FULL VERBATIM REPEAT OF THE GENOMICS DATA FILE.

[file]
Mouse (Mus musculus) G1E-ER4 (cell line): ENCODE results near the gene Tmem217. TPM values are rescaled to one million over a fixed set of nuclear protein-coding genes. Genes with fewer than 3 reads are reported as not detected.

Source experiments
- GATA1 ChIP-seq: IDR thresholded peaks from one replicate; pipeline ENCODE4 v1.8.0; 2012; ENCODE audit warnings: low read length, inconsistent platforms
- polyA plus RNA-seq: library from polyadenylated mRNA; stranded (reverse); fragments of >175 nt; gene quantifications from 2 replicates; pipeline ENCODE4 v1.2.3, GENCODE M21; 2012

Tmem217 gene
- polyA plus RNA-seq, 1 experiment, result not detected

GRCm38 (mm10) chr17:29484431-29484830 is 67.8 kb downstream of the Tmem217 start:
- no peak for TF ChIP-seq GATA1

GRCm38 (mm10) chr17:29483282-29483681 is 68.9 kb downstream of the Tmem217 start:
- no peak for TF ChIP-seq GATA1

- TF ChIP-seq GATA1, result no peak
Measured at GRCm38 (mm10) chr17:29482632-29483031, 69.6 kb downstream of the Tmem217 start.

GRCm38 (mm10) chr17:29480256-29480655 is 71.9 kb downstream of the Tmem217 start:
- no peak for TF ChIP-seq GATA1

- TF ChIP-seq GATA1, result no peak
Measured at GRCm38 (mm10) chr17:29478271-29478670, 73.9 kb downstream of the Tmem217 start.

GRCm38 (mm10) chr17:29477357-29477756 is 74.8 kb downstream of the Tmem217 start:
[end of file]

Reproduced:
Mouse (Mus musculus) G1E-ER4 (cell line): ENCODE results near the gene Tmem217. TPM values are rescaled to one million over a fixed set of nuclear protein-coding genes. Genes with fewer than 3 reads are reported as not detected.

Source experiments
- GATA1 ChIP-seq: IDR thresholded peaks from one replicate; pipeline ENCODE4 v1.8.0; 2012; ENCODE audit warnings: low read length, inconsistent platforms
- polyA plus RNA-seq: library from polyadenylated mRNA; stranded (reverse); fragments of >175 nt; gene quantifications from 2 replicates; pipeline ENCODE4 v1.2.3, GENCODE M21; 2012

Tmem217 gene
- polyA plus RNA-seq, 1 experiment, result not detected

GRCm38 (mm10) chr17:29484431-29484830 is 67.8 kb downstream of the Tmem217 start:
- no peak for TF ChIP-seq GATA1

GRCm38 (mm10) chr17:29483282-29483681 is 68.9 kb downstream of the Tmem217 start:
- no peak for TF ChIP-seq GATA1

- TF ChIP-seq GATA1, result no peak
Measured at GRCm38 (mm10) chr17:29482632-29483031, 69.6 kb downstream of the Tmem217 start.

GRCm38 (mm10) chr17:29480256-29480655 is 71.9 kb downstream of the Tmem217 start:
- no peak for TF ChIP-seq GATA1

- TF ChIP-seq GATA1, result no peak
Measured at GRCm38 (mm10) chr17:29478271-29478670, 73.9 kb downstream of the Tmem217 start.

GRCm38 (mm10) chr17:29477357-29477756 is 74.8 kb downstream of the Tmem217 start: